As military veterans, we live by the moral code of never leaving a comrade behind. This statement applies not only to combat scenarios, but to those who returned home and now suffer from mental and physical health issues following service to America.
As a Vietnam War veteran who suffered the humiliation and sense of futility after withdrawal from our war and sad treatment by many citizens, it took many years for my brothers-in-arms and I to deal with that unfortunate situation.
Over the past year, I have spoken with numerous veterans who are experiencing similar feelings following not only their service in the Iraq and Afghanistan wars, but while observing the ongoing war in Ukraine.
The the number of tours of duty heroes of those wars have experienced can be astounding to learn about, as is the anger of many of them following the sad withdrawal of American forces. The organization “More In Common” conducted a survey and found that 73 percent felt betrayed and 67 percent felt humiliated, 76 percent said that they sometimes “feel like a stranger in my own country.”
In an article by the Veterans Administration, Dr. Joseph Geraci discussed the impact of withdrawal from the battlefront in Afghanistan, his being well-versed on the subject after four Army deployments in combat with elite special operations, ranger, airborne and infantry units. Among other positions, he is also a clinical psychologist and co-director of the Transitioning Servicemember/Veteran and Suicide Prevention Center (TASC)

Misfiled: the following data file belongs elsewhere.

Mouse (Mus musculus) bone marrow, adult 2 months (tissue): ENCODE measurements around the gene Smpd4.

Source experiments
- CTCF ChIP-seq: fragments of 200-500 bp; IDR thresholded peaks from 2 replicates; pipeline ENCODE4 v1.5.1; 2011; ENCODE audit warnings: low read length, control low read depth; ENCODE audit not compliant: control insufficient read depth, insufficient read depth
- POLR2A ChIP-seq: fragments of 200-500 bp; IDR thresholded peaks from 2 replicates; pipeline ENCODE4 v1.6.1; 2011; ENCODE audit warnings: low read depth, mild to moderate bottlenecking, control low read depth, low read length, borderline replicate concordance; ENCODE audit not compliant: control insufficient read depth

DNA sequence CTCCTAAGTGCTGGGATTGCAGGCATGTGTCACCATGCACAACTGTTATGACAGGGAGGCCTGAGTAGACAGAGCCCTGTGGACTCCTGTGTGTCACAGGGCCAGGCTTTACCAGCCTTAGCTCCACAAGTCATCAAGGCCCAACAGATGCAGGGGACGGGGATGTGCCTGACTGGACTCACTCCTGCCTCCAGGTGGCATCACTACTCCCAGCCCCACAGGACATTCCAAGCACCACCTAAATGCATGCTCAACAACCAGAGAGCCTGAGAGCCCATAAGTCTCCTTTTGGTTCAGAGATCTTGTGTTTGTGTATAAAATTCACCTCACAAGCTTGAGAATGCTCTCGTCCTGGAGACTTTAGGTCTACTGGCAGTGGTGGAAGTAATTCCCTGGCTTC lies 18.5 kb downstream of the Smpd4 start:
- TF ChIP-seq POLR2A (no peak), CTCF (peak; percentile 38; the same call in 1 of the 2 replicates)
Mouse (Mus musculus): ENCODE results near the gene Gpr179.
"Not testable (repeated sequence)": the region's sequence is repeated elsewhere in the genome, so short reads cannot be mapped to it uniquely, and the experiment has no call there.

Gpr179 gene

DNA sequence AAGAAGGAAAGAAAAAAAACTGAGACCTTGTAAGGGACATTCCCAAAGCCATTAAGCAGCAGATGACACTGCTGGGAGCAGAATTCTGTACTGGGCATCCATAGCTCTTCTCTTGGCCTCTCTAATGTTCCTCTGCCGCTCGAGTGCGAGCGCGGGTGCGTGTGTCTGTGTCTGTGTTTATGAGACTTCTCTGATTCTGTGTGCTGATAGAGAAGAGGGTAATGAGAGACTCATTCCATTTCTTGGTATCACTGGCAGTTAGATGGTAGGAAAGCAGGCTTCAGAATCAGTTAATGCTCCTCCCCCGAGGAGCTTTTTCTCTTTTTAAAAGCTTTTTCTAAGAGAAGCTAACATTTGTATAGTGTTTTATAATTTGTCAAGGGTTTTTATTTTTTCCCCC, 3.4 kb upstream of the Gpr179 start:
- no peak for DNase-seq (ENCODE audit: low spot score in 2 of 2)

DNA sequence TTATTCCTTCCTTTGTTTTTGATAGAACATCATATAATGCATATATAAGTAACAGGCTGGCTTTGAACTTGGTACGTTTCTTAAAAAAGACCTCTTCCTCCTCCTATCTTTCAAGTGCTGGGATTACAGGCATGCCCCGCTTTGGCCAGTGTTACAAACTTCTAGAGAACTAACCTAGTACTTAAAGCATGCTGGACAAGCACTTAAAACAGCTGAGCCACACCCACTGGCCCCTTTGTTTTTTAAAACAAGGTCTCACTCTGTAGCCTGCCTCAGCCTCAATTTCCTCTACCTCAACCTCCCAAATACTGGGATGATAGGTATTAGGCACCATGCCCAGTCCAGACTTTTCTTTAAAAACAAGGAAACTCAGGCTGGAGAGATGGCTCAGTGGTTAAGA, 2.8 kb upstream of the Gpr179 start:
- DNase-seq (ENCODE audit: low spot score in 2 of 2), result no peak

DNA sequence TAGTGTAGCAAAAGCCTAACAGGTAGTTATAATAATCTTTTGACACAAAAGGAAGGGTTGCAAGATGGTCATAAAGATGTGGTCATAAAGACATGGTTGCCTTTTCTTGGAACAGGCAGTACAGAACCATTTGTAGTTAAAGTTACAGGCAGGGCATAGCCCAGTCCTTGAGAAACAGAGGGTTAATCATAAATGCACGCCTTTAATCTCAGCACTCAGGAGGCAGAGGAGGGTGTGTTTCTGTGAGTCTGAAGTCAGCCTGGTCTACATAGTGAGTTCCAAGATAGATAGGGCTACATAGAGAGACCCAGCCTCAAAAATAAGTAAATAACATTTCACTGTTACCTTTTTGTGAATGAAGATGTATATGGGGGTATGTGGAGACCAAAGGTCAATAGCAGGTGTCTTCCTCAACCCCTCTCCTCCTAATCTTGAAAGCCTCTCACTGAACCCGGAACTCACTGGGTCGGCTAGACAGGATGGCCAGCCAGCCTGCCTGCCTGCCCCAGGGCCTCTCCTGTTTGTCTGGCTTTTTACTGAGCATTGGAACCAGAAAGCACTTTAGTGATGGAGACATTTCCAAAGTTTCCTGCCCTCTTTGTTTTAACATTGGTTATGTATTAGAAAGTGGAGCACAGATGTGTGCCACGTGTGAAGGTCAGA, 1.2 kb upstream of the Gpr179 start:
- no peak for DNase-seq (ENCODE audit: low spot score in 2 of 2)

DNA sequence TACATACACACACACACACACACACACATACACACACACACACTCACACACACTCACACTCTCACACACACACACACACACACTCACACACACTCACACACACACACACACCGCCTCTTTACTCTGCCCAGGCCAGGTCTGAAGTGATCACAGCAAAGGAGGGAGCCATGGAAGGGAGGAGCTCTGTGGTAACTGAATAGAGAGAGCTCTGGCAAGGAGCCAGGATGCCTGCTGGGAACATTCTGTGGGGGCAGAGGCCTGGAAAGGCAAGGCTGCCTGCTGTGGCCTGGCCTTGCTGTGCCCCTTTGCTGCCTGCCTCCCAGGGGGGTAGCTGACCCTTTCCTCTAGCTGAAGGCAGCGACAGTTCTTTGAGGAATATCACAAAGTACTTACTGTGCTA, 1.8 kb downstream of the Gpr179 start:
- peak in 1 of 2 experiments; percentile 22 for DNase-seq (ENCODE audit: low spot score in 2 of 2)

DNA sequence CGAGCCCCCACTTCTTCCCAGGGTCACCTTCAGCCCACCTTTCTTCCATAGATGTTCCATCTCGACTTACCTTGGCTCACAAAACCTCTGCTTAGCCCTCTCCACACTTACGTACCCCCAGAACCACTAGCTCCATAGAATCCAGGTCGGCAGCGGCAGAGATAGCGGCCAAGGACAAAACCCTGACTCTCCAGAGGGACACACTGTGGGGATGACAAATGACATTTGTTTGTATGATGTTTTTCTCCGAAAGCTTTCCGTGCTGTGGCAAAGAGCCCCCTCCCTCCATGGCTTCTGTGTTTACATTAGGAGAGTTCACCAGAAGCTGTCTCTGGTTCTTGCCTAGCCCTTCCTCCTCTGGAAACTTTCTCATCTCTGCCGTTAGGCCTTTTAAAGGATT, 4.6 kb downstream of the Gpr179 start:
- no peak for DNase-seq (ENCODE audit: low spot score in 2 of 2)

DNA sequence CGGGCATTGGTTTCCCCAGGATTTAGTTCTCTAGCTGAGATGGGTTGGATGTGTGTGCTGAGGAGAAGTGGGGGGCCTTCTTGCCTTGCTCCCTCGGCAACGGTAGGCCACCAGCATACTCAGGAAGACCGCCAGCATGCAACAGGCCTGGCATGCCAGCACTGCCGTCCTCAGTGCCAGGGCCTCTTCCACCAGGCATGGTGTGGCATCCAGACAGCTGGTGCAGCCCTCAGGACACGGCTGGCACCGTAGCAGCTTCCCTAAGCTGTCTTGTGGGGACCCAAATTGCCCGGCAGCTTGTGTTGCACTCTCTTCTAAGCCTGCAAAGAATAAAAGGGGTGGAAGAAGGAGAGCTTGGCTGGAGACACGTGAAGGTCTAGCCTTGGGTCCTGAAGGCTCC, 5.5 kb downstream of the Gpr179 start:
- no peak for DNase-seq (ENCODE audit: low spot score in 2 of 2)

Dr. Geraci said, “Most of the veterans we see in the TASC are recently transitioned Veterans with combat experience who struggle with reintegration to civilian life. Many times, these struggles manifest as acute suicide risk, anxiety, depression, PTSD, substance use, and adjustment disorder. Some of our patients are still on active duty, are on VA’s high-risk suicide list, and/or were assigned to us prior to discharge from our VA in-patient facility.”
He went on to say, “The most significant bump that post-9/11 veterans may face because of the withdrawal is they may internalize the reports of Afghanistan being described as a failure. This may make them feel unfulfilled and empty, and to perceive that their sacrifices in Afghanistan were meaningless and of no value to society and civilian leaders.
“Our identity and sense of purpose as veterans can become anchored to our good and bad experiences in the military. The lack of purpose and fulfillment can be related to symptoms of depression and PTSD severity after military service.”
Losing a soldier to invisible wounds should not be viewed any differently than losing a soldier in the field of battle and should be prevented at all costs. Again, never leading a comrade behind.
The war in Ukraine, in my opinion, has added to the mental health issues of many of our Afghanistan and Iraq veterans after their unfortunate withdrawal situation as they watch the European combat unfold in horrific scenarios and must helplessly watch the constant news of Russian atrocities upon innocent civilians and military veterans alike.
Let me tell you about a good friend of mine, a military veteran, and his experiences in the Ukrainian war that emphasize and describes what our heroes of America’s recent 20-year war are learning daily from the media or our many military sources.